A constitutional marriage ban (Proposal 2) against same-sex couples was approved by Michigan voters in November 2004. The amendment made the union between a man and a woman the only agreement recognized as a marriage “or similar union for any purpose.” The words “or similar union” have spurred suits to prevent benefits for gay and lesbian couples and their children.

    In 2003, the religious, right-wing Thomas More Law Center and 17 taxpayers sued the Ann Arbor Public Schools to prevent providing same-sex benefits — Rhode v. Ann Arbor Public Schools. On February 2005, the Law Center filed paper citing the constitutional amendment to be considered in its appeal.

    As many as 15 school Michigan districts offer same-sex benefits.

    On November 30, 2004, the Eastern Michigan University Board of Regents voted to expand the benefit to non-union employees. Union employees already had the benefit.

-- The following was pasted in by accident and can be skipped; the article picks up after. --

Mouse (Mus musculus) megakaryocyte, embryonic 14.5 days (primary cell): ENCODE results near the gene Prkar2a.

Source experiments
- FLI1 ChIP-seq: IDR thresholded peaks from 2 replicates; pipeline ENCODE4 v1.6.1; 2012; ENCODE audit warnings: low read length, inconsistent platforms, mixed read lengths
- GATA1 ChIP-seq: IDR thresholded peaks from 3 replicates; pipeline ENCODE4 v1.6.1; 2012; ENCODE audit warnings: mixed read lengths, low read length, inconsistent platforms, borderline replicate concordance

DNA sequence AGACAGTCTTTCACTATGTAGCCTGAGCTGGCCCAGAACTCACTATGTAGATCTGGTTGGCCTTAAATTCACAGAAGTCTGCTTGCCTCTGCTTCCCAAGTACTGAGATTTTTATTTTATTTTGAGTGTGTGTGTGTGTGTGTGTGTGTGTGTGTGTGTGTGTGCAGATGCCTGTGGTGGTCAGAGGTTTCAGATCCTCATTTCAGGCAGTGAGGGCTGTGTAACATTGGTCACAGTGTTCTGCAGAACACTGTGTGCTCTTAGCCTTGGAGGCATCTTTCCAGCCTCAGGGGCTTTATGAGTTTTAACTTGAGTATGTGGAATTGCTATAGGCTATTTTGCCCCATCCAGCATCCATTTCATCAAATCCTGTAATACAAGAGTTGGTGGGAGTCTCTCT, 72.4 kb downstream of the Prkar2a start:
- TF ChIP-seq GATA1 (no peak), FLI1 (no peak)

Gary Glenn, president of the right-wing, extremist group called the American Family Association of Michigan, denounced the EMU policy in a statement to the Michigan Attorney General Mike Cox (R). Glenn focused on the EMU’s recent expansion of a half-tuition waiver for same-sex domestic partners of employees, claiming the policy violates the marriage ban.

    Glenn claimed: “Government employers are prohibited from recognizing or treating homosexual relationships as equal or similar to marriage, which is clearly the intent and effect of EMU’s unconstitutional policy.” He further showed his lack of respect by categorized committed partners as being “particularly galling to many taxpayers” because “by giving students involved in homosexual behavior half off their tuition, EMU officials force taxpayers and other students to make up the difference and thereby subsidize behavior they sincerely believe is wrong.”

    In October 2005, Ingham County Circuit Judge Joyce Draganchuk ruled that public sector employers can offer domestic partner benefits without violating the constitutional marriage ban.